So think about this as part of the large cooperation projects between OSM and Wikimedia. — Verdy_p (talk) 21:48, 26 May 2018 (UTC)

Is the combination with another highway/railway/waterway required?

Was wondering about more complex cases, such as a wide cutting where some features are next to a road or water channel. In such cases it might be better to map a an extra way cutting=left|right ? RicoZ (talk) 17:15, 1 November 2019 (UTC)

Perhaps I am misunderstanding the example, but if you are talking about a wide cutting where the edge of the embankment/cutting is not right next to the road or canal, then this can be mapped by using man_made=embankment at the top of the slope. --Jeisenbe (talk) 23:44, 1 November 2019 (UTC)
This would be indeed a possible workaround although for a purist a cutting and an embankment is a huge difference. Is that workaround needed? Is there any important reason (other than OSM tradition) that there should not be a way tagged merely with "cutting=yes|left|right"? Looking at the logic with embankment and man_made=embankment it seems like man_made=cutting should be created for this purpose? There are 126 uses of that. RicoZ (talk) 18:59, 2 November 2019 (UTC)
Re: > "for a purist a cutting and an embankment is a huge difference" - Is there simple way for mapper to distinguish between a man-made embankmant and a man-made cutting? I can imagine saying "he slipped and rolled down the embankment" if someone fell off the edge of one of these, but not "He fell down the cutting" - but then again, we hardly use the word "cutting" in American English. I'm inclinded to say that most mappers won't be able to clearly distinguish between an embankment and a cutting: they are both artificial slopes, and one needs to know the original lines of the terrain to tell the difference. Furthermore, it's already common to use man_made=embankment for slopes in quarries and mines. --Jeisenbe (talk) 23:49, 2 November 2019 (UTC)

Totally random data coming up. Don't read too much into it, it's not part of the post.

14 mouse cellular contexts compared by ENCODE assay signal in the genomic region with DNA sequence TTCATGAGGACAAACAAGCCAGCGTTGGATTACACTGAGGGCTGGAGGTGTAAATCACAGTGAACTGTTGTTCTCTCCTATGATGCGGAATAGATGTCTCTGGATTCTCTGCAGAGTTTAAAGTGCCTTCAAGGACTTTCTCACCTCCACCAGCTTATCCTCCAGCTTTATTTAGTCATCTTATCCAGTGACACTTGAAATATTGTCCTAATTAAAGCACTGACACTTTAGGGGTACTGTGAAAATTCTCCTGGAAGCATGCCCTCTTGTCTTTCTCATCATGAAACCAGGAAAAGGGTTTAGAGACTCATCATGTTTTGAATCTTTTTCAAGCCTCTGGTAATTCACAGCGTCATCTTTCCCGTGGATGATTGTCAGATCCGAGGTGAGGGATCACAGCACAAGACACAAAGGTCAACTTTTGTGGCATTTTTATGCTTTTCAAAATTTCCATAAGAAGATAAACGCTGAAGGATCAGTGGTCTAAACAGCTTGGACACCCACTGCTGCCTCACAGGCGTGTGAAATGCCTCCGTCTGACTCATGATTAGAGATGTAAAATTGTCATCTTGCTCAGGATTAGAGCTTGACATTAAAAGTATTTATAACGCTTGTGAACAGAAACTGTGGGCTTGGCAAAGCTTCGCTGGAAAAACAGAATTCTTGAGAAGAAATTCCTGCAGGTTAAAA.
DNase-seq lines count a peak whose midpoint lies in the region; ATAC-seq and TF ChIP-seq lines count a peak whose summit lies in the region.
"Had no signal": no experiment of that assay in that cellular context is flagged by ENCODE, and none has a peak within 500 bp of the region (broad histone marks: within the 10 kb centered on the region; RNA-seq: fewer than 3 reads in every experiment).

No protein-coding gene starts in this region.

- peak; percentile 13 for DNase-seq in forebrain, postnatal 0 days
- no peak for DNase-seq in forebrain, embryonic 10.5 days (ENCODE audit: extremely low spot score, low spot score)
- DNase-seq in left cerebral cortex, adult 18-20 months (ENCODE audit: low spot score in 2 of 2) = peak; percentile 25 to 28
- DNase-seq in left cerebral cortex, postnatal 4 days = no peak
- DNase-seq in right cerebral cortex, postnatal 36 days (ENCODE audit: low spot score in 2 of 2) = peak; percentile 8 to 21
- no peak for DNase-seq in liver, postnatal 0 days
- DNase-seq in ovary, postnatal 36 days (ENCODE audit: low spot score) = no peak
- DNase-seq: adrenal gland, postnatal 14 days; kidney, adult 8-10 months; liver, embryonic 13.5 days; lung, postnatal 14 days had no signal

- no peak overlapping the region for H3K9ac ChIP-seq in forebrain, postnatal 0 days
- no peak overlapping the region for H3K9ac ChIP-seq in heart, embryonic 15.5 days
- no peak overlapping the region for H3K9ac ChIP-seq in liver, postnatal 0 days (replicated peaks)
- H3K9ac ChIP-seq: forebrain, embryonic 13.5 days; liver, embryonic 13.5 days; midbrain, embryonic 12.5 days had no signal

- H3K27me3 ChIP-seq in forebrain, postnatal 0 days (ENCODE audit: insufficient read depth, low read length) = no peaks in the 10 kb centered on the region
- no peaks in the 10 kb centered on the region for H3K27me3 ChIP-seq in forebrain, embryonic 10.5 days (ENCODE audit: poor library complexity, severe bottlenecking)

You can probably construct ambiguous example buts I think the difference between Road cut.jpg and Hindenburgdamm.jpg is clear. Some of hte embankments in mines and quarries may be real embankments but if not man_made=cutting should be considered. Or maybe completely new landform features that are more flexible.RicoZ (talk) 21:06, 3 November 2019 (UTC)

Edit to discourage cutting=yes and promote cutting=both?

This page was just recently edited to suggest use of cutting=both as the standard tag for a cutting where the ground level is higher on boths sides of the way. This value has been used 463 times (, but cutting=yes has nearly the same meaning and has been used 55,294 times as of today. I believe it is a mistake to try to change this established practice. Also, consider that embankment=yes is also the standard way to tag the opposite feature. --Jeisenbe (talk) 17:47, 5 October 2020 (UTC)

I have made this edit because I thought it would make sense, and while there are only 463 instances of both currently, the tagging is superior by making the reference explicit. Similar tags like “sidewalk” already show a clear preference to “both” (talk) 22:24, 5 October 2020 (UTC)
Please ask about the change on the Tagging list or some other wider forum first. I also think that it would be necessary to propose the change for embankment=yes at the same time, since they are complementary features. --Jeisenbe (talk) 05:47, 8 October 2020 (UTC)